Sound was moving from one side to the other, and Stokowski did all sorts of unusual things with the music, which the animators had to sync to. Finally there is this, and to me this sound is pretty bad – I don’t know why – but you can see the animation. Try to imagine how people were amazed by this in 1940, the year Fantasia was first seen.

 

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Uranus, The Magician

(Sept 4, 2019)

Famous for 103 years…

I linked to another “planet” by Holst sometime in the last 12 months, but there are 8 planets in his suite. This also continues into Neptune, the last “planet”.

How strange that Pluto, which was not included at the time because it had not yet been discovered, is not longer considered a planet now. It got demoted to a planetoid, a word so new that my spell-checker does not recognize “planetoid” as a word. I chose this video because you get to see the players, and that is always interesting.

Here is the important thing for students learning about chords. Front and center is the augmented chord, the first chord you hear. No one used this chord more effectively than Holst.

About “The Planets

Here is the complete suite, all movements, and again I chose something for everyone to see.

This music, to my ears remains so fresh and altogether amazing that I’d wager no one hearing it for the first time would not know that it was not something composed by John Williams for Star Wars. Holst was one of the miracle orchestrators who inspired every top of film composer of the 20th and 21st centuries. Holst and Strauss are two composers who wrote film music, before there were even films.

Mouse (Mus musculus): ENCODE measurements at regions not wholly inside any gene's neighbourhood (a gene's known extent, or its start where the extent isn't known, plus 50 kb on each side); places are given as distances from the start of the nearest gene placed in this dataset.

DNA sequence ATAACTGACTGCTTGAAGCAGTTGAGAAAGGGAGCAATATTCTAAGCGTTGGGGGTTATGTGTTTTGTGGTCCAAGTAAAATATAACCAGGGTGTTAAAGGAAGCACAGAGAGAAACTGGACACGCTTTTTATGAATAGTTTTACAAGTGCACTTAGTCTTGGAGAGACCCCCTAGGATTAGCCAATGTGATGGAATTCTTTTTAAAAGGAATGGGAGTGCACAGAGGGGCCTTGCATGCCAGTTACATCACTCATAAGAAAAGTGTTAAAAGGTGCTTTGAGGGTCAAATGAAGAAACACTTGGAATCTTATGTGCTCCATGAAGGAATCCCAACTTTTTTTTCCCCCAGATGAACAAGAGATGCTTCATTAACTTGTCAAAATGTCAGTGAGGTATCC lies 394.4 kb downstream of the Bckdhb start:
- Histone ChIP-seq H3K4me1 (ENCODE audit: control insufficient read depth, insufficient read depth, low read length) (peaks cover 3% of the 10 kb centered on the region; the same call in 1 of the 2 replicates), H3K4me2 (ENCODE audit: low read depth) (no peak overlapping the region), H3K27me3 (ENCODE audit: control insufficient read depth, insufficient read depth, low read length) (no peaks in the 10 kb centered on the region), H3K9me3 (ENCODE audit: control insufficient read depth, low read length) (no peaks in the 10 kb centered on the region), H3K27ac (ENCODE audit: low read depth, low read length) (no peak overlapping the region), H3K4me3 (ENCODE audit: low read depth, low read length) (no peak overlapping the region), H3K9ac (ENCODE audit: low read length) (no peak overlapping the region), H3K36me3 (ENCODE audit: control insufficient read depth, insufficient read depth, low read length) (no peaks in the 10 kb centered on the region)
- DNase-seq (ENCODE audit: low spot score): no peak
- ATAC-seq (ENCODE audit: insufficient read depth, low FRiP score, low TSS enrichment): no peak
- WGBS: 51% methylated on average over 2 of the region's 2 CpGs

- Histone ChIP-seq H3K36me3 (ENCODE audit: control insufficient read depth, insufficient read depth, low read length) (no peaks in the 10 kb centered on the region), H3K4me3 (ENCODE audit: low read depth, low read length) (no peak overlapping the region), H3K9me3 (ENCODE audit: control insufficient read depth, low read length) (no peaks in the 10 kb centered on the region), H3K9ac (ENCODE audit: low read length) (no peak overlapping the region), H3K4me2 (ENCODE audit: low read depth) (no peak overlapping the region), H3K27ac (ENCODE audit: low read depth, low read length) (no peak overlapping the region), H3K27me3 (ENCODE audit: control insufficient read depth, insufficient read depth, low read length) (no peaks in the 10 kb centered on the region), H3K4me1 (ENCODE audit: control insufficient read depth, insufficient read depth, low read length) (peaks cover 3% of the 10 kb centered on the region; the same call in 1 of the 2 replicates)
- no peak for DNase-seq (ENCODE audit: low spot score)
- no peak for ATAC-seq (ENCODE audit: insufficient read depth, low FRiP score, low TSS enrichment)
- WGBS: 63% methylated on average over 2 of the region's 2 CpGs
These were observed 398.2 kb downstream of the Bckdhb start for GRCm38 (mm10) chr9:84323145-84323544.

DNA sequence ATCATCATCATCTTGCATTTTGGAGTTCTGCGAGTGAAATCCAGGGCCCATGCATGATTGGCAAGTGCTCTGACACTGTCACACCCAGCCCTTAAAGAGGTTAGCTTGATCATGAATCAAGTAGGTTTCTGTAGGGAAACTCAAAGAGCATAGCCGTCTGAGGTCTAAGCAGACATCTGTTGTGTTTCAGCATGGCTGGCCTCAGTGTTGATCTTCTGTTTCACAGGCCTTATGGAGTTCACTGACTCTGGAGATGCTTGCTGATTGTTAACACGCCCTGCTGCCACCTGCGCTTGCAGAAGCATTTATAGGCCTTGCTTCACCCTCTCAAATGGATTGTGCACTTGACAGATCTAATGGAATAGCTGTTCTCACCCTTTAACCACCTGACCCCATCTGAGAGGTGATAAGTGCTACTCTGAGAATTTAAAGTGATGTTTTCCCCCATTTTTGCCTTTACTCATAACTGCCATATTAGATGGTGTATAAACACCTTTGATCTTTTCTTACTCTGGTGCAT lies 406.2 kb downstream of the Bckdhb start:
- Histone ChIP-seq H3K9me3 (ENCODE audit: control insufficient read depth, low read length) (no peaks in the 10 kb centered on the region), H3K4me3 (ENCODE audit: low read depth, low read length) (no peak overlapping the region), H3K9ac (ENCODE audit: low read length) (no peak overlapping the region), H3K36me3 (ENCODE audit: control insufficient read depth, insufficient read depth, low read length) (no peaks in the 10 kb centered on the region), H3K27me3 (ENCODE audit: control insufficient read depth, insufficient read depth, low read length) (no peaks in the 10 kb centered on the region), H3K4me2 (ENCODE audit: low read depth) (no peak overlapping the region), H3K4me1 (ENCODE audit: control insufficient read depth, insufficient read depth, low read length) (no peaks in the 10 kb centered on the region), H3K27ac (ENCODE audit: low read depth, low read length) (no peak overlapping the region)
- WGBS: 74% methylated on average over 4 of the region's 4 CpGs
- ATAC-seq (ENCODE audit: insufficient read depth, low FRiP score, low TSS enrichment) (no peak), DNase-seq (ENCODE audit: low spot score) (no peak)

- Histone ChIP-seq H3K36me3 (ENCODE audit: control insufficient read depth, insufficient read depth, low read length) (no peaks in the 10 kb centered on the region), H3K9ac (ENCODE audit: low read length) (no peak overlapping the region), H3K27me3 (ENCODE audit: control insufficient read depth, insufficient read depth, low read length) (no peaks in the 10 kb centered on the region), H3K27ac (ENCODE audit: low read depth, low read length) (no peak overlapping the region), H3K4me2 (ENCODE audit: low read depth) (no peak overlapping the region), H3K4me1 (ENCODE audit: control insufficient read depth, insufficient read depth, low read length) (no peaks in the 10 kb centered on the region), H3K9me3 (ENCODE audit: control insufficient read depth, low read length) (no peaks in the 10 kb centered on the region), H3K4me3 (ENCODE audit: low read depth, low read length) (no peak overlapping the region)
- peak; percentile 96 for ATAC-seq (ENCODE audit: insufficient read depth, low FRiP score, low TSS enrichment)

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Comedian’s Galop

(Sept 4, 2019)

Famous for 80 years…

This is, in fact the most famous thing Kabalevsky ever wrote, and in addition to being used as the theme music for a game show, it has also been used many times in magic acts, particularly juggling.

About “The Comedians”

And here is the complete Suite, all movements, note that not one person commented on the site I linked to, taking only a moment to thank the person who posted it. Please note that a few people do all the work, and others can’t even be bothered to say thank you.

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Major Chords

Major Chords

Start with a perfect 5th then fill in a note in the middle but closer to the top key than the bottom, for ex.: C E G, F# A# C#. Get comfortable with that chord, then copy it to the other hand. Now play that chord with both hands. When you can do 12 of them, each with a different key on the bottom, you have root position major chords in their simplest form, also closed. Finally, learn the inversions.

View or Download Major Chords

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La Campanella

(Sept 2, 2019)

Famous for 168 years…

La Campanella means “The Bell”. It is named for the continuously repeated upper notes and is one of the most famous pieces of music ever written for piano, by Liszt. This pianist, Youri Egorov, is someone I’ve never heard of. I was looking for an exceptionally musical performance, and this one struck me as most interesting.

In contrast, here is a typical virtuoso performance that is all about playing faster than anyone else. I LOATHE this performance. It is a perfect example of everything I hate in playing today, making speed the only goal and completely masking anything interesting in the music.